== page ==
Measuring the Social Intelligence of Your Processes

Jim   Sinur
Jim Sinur VP and Research Fellow, Aragon Research Read Author Bio || Read All Articles by Jim Sinur

As processes become more intelligent, we will likely want to measure the level of intelligence, as I discussed in "How Smart Is your Business?"  Doing this will give organizations an idea where they are in a continuum of trying to become a smarter business over time.  This month I will cover the "S" portion of the "ISAA" [Intelligent, Social, Agile, Autonomous] framework described in that column.

I propose the following five levels of social intelligence that build on each other.

1.  Basic Collaboration

Leveraging the skills and knowledge of multiple knowledge workers on difficult cases/process instances is quite necessary when there are specialized skills, high-level knowledge gaps, and complex decisions that require a team effort.  Quite often there is shared content such as forms, images, and video to work with — and collaborate and comment on — in completing such a case/process instance.

2.  Skills-Driven Collaboration

Collaboration can become smarter when the best available resources are assigned dynamically to cases at certain milestones/steps.  This approach generally leverages a skills/knowledge inventory and the analytics that can measure the workload of a resource for the best outcome of a case.  This means that there is a fine balance between skills and availability that needs to be sorted out in the context of an overall existing or anticipated workload.

3.  Crowd Sourcing

When all of the resources may not be under the command of the process manager, then the notion of dynamically finding and putting activities up for bid is an intelligent way of managing dynamic and difficult work streams.  This may mean some of the resources may even work outside of your organization — in organizations that may be in your value/supply chain and can contribute.  This may require certain levels of certification over time, but in a pinch crowd sourcing allows for better results in terms of timing and quality.  This requires more intelligence to measure and manage.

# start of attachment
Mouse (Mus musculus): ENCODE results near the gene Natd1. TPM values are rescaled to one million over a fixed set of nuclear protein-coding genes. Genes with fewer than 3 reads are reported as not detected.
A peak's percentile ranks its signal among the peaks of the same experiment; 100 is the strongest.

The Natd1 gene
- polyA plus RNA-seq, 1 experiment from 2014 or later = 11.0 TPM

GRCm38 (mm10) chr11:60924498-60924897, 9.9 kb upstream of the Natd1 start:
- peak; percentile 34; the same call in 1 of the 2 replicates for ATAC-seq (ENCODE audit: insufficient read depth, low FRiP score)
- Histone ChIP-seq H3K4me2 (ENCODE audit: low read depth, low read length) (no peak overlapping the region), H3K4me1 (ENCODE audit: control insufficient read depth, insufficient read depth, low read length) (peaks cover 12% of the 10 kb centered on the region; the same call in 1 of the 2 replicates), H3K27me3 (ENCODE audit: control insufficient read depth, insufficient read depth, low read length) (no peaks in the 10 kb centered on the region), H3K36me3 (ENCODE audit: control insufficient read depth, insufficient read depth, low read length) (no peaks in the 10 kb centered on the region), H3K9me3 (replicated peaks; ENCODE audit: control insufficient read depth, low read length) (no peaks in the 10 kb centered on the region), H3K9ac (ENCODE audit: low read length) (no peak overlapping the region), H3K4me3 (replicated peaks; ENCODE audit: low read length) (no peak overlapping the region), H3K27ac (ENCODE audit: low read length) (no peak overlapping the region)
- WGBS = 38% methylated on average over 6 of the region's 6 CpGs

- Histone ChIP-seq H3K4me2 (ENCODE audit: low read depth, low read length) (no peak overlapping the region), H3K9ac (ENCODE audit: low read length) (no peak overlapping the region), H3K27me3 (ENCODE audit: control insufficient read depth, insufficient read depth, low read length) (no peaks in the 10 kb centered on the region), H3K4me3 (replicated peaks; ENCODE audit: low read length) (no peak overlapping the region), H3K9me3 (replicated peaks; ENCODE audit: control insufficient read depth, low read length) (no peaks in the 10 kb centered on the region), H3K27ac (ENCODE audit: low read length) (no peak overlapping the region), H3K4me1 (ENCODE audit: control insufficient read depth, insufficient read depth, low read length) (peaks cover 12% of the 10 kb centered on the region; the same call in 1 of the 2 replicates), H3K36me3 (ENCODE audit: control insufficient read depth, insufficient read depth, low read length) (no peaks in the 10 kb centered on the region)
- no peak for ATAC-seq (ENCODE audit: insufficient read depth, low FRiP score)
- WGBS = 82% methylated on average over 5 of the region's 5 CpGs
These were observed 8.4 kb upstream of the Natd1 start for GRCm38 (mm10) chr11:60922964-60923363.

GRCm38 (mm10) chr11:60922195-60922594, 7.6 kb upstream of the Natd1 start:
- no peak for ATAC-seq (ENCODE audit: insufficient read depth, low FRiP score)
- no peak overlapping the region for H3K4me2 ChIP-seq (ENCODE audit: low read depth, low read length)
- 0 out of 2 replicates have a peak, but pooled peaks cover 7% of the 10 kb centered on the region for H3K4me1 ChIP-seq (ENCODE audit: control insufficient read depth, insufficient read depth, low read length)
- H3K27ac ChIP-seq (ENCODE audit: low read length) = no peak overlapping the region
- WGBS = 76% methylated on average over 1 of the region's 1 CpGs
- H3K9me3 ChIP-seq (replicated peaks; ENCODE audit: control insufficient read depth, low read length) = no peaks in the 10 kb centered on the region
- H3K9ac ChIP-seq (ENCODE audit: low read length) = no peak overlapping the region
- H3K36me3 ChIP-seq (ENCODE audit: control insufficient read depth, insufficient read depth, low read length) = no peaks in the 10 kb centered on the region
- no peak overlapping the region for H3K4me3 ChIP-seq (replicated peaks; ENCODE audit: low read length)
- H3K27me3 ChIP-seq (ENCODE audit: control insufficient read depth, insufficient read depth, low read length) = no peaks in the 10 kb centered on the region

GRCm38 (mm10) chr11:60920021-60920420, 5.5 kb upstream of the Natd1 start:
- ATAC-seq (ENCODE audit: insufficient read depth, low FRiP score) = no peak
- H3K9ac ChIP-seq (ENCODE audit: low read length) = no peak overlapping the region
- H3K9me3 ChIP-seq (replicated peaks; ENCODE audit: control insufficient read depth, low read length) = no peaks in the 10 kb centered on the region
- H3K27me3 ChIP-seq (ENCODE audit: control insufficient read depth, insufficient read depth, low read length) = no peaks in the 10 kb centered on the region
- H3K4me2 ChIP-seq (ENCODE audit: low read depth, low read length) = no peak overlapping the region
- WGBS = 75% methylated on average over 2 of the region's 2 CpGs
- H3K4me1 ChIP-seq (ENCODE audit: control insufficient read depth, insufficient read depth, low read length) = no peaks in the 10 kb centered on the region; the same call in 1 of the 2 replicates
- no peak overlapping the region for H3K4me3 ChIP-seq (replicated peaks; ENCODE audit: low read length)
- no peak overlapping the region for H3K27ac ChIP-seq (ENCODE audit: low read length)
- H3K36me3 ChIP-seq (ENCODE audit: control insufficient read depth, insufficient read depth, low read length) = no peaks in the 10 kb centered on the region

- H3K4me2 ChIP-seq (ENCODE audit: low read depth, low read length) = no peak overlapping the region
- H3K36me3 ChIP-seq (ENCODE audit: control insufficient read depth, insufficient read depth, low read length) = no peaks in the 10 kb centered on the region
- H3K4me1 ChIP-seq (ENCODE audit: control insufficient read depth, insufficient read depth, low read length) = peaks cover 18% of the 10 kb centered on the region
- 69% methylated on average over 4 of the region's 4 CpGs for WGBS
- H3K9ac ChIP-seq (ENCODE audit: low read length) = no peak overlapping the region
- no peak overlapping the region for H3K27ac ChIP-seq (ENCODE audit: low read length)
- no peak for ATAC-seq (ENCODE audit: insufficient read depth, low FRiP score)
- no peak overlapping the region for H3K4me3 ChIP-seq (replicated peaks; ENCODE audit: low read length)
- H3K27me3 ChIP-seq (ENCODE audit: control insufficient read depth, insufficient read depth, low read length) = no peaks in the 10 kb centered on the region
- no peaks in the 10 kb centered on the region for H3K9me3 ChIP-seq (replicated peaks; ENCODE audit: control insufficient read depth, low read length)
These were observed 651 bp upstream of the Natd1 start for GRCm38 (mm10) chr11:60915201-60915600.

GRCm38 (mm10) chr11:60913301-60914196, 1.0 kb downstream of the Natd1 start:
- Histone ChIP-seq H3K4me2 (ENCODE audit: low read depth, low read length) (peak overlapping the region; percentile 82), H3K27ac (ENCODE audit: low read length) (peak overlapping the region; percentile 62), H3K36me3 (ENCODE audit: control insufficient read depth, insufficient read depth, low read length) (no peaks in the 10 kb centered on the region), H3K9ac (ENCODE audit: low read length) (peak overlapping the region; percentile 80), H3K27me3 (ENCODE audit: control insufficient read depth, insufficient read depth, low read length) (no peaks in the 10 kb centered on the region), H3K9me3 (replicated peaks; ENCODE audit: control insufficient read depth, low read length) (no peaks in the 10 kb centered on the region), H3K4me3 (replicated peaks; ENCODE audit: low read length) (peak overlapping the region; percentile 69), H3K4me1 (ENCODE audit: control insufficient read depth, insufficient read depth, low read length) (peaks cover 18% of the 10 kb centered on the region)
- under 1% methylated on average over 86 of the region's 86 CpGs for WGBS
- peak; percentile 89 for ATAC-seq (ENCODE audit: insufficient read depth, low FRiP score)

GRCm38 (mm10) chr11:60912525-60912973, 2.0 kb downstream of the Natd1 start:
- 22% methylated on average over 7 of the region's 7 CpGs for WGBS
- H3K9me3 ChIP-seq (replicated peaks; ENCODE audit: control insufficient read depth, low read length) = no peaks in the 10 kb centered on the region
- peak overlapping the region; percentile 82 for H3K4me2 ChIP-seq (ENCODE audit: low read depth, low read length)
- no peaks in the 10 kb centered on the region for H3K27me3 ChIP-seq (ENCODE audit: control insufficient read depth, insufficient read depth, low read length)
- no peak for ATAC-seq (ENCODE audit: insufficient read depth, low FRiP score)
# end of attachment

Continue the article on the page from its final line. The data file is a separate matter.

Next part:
4.  Social Network Analysis

When social interactions are wide and varied, analysis of these interactions is invaluable, especially when tied to goals and outcomes.  Interactions can be analyzed for compliance, efficiency, customer satisfaction, and various other desired business outcomes.  These can be analyzed in-flight or after the fact.

5.  Ranked Better Practices

When social interactions are analyzed for best airings and sequencing, additional intelligence can be applied to ranking best collaboration/interaction patterns.  This way in-flight case/process instances can be guided through choices between multiple successful best practices.  This way participants can pick from successful patterns and even evolve new approaches.  This is a great pairing of machine and human intelligence to achieve excellent outcomes in a rapidly-changing environment.

Net; Net

There are definite levels of social intelligence that processes can enable.  We will need to learn to utilize various levels of social interactions over the coming years.

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Standard citation for this article:


citations icon
Jim Sinur , "Measuring the Social Intelligence of Your Processes" Business Rules Journal Vol. 15, No. 3, (Mar. 2014)
URL: http://www.brcommunity.com/a2014/b751.html

About our Contributor:


Jim   Sinur
Jim Sinur VP and Research Fellow, Aragon Research

Jim Sinur is an independent consultant and thought leader in applying business process management (BPM) to innovative and intelligent business operations (IBO). His research and areas of personal experience focus on business process innovation, business modeling, business process management technology (BPMT), processes collaboration for knowledge workers, process intelligence/optimization, business policy/rule management (BRMS), and leveraging business applications in processes. Mr. Sinur was critical in creating the first Hype Cycle and Maturity Model, which have become a hallmark of Gartner analysis, along with the Magic Quadrant. He has been active in the rules, data and computing communities, helping shape direction based on practical experience. Mr. Sinur has vertical industry experience on the investment and operational sides of the insurance and financial services.

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